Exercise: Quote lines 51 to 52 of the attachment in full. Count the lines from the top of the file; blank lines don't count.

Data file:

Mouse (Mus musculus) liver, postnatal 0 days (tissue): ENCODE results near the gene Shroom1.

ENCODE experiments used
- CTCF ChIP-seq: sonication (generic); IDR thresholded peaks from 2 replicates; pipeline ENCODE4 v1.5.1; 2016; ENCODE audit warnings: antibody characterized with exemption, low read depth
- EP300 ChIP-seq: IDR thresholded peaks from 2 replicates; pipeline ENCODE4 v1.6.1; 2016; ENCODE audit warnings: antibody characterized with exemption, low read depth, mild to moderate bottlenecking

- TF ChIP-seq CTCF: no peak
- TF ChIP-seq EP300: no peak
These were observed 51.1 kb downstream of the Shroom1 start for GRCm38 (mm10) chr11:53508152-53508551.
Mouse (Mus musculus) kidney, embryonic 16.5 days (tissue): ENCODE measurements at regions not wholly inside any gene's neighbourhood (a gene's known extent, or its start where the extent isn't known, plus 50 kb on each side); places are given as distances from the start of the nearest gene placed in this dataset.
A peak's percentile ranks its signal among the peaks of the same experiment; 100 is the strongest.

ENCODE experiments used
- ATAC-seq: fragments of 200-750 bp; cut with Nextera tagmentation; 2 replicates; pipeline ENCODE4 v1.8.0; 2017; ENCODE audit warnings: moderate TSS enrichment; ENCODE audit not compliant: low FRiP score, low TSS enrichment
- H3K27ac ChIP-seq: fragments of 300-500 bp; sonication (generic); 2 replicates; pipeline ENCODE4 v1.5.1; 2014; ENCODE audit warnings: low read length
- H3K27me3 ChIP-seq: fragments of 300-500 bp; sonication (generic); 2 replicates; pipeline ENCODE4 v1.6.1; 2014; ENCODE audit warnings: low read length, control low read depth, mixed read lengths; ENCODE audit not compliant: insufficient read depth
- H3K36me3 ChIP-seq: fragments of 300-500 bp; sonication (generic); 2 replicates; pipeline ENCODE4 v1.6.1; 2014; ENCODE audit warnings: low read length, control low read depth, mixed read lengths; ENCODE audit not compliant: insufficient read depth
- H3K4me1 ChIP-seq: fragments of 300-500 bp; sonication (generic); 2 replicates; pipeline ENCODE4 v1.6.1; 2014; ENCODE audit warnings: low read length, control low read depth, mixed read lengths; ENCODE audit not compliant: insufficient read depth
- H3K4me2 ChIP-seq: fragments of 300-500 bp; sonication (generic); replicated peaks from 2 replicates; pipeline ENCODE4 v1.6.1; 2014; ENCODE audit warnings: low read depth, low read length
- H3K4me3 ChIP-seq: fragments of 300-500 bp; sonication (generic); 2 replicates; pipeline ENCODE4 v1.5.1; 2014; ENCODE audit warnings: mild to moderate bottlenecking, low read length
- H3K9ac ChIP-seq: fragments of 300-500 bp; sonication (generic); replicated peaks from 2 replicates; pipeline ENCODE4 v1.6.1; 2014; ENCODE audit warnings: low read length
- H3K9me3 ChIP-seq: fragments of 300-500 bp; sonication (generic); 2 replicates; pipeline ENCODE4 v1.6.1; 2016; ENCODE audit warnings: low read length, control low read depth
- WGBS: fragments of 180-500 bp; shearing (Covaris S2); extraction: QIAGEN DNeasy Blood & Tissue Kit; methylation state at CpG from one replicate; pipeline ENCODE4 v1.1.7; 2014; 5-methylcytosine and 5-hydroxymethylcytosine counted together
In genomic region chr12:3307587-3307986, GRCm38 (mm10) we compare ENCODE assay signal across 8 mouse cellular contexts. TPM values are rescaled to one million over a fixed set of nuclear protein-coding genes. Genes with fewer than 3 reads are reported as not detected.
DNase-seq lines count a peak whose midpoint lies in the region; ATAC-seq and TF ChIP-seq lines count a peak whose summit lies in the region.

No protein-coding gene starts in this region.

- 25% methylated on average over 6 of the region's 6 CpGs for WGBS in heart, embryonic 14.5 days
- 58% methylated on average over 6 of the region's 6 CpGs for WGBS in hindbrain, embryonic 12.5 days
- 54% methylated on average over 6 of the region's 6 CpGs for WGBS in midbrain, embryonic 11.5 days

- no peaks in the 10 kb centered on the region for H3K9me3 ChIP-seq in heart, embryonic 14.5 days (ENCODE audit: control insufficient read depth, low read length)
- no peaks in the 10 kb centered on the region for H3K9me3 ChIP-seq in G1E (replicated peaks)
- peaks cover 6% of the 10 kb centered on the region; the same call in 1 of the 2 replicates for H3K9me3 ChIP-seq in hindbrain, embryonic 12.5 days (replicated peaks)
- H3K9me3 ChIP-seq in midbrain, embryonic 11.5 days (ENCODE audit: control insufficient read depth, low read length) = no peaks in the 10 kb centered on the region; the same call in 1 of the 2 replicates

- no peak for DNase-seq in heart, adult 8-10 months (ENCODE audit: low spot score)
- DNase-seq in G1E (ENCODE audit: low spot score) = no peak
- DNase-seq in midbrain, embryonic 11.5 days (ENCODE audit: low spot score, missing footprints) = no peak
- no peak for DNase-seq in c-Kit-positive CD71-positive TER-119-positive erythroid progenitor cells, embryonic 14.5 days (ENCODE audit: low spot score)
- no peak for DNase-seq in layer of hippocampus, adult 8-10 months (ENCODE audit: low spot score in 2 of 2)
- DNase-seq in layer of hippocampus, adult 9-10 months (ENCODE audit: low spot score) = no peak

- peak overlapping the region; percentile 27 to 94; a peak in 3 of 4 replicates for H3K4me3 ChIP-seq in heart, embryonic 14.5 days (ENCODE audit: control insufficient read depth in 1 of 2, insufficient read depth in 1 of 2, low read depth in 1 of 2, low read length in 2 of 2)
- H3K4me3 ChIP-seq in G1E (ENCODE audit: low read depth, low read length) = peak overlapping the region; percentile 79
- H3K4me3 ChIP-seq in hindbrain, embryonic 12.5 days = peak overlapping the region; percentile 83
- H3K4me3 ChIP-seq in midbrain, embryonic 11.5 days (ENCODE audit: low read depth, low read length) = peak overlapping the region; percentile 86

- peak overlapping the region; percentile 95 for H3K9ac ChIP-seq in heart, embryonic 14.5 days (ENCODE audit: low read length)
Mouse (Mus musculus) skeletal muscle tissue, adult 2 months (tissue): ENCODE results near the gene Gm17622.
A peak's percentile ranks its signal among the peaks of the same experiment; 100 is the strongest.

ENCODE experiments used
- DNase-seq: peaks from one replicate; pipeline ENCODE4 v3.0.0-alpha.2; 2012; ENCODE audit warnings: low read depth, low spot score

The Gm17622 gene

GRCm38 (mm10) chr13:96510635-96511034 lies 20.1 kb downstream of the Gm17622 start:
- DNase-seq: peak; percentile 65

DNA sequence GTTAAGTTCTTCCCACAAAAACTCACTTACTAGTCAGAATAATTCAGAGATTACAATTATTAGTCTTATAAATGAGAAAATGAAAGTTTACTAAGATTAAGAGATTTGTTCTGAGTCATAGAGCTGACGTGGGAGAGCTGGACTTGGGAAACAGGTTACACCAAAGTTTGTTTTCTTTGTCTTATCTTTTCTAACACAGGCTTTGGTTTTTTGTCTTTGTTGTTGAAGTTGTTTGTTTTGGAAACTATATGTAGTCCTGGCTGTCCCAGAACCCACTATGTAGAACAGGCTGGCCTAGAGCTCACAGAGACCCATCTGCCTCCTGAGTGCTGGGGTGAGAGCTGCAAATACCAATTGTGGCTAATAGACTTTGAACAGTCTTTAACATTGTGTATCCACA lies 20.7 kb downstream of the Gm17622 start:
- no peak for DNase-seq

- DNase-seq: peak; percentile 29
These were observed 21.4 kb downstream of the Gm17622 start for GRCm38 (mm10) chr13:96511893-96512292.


- DNase-seq: peak; percentile 29
These were observed 21.4 kb downstream of the Gm17622 start for GRCm38 (mm10) chr13:96511893-96512292.